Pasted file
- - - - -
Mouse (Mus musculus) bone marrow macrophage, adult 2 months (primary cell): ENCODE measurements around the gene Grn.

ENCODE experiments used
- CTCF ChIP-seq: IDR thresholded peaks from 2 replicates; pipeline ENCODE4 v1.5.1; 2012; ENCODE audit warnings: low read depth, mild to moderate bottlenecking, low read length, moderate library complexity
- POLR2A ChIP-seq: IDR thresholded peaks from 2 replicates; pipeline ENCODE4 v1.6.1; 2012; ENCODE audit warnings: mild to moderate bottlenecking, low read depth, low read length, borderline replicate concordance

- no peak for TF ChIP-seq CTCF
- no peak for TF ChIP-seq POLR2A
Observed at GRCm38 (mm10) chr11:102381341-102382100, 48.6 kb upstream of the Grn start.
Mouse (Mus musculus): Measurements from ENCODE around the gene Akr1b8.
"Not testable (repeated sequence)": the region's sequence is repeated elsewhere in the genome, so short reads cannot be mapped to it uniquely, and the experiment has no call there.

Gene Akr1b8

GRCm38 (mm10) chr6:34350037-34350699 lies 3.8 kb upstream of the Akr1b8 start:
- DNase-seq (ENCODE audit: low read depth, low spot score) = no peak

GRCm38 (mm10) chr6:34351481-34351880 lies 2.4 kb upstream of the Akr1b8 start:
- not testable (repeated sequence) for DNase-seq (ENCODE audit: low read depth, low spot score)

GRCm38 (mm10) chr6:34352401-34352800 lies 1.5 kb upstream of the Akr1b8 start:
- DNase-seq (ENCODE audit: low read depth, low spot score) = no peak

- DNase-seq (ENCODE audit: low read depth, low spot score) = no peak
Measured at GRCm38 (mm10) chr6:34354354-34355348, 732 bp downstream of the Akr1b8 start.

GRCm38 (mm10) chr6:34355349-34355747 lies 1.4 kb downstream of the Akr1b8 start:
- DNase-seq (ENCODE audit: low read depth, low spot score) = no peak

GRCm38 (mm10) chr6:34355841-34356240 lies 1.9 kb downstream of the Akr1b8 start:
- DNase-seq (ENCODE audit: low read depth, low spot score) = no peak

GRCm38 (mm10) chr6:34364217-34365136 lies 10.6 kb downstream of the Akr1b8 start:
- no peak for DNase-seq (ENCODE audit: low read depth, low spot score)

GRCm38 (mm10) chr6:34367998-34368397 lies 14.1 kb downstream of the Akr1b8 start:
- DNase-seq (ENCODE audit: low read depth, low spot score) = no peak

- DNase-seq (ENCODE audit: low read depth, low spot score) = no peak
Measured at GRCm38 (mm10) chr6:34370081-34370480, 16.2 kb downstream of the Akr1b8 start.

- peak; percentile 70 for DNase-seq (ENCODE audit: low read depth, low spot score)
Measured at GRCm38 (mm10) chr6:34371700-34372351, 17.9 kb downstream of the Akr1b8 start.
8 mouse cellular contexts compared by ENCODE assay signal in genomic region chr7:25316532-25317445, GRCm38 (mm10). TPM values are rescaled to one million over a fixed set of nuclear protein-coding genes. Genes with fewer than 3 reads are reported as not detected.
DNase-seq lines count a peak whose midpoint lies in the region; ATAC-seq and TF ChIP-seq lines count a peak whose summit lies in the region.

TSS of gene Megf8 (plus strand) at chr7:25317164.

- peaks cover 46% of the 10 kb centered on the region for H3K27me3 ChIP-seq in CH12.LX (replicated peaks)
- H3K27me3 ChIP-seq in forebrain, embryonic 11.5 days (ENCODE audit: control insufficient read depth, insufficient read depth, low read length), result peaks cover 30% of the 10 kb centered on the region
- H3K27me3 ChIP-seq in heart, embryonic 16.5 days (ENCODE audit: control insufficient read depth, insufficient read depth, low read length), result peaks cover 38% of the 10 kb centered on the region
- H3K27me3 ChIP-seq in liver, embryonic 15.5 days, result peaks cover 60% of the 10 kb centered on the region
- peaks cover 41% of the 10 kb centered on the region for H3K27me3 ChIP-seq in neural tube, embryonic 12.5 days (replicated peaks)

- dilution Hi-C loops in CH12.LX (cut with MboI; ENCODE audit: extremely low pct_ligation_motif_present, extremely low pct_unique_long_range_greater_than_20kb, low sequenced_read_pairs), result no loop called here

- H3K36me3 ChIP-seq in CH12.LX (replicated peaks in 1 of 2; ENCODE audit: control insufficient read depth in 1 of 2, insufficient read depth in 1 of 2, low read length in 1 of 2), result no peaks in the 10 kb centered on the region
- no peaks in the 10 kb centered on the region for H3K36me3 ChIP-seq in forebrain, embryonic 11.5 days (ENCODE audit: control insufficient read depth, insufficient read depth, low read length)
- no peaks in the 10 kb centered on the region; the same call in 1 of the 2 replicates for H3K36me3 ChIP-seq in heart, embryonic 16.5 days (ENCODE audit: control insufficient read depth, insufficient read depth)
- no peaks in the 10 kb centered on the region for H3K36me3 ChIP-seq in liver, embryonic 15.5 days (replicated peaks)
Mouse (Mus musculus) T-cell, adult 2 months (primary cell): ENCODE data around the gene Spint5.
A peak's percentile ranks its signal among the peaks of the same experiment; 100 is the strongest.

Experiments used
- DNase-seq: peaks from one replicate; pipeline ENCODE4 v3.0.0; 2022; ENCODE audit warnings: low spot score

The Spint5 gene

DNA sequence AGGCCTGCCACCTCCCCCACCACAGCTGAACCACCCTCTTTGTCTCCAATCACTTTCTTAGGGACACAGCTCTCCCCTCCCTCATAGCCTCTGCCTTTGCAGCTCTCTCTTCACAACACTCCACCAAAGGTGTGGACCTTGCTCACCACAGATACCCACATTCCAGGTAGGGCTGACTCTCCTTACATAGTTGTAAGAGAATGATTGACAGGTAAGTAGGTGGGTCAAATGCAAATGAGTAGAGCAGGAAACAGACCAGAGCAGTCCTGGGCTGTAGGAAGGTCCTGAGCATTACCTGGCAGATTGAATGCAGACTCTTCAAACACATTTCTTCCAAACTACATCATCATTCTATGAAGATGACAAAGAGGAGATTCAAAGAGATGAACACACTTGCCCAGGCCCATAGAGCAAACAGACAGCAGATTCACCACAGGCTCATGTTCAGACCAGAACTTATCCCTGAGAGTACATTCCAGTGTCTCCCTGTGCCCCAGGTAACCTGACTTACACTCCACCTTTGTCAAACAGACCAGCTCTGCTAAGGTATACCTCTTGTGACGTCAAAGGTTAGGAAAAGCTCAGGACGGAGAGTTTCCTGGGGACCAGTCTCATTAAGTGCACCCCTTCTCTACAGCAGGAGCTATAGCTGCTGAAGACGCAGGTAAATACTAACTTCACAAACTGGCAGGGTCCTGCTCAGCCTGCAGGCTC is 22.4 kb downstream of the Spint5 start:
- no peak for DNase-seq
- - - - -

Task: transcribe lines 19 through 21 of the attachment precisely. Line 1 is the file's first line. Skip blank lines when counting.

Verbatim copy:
GRCm38 (mm10) chr6:34355349-34355747 lies 1.4 kb downstream of the Akr1b8 start:
- DNase-seq (ENCODE audit: low read depth, low spot score) = no peak

GRCm38 (mm10) chr6:34355841-34356240 lies 1.9 kb downstream of the Akr1b8 start: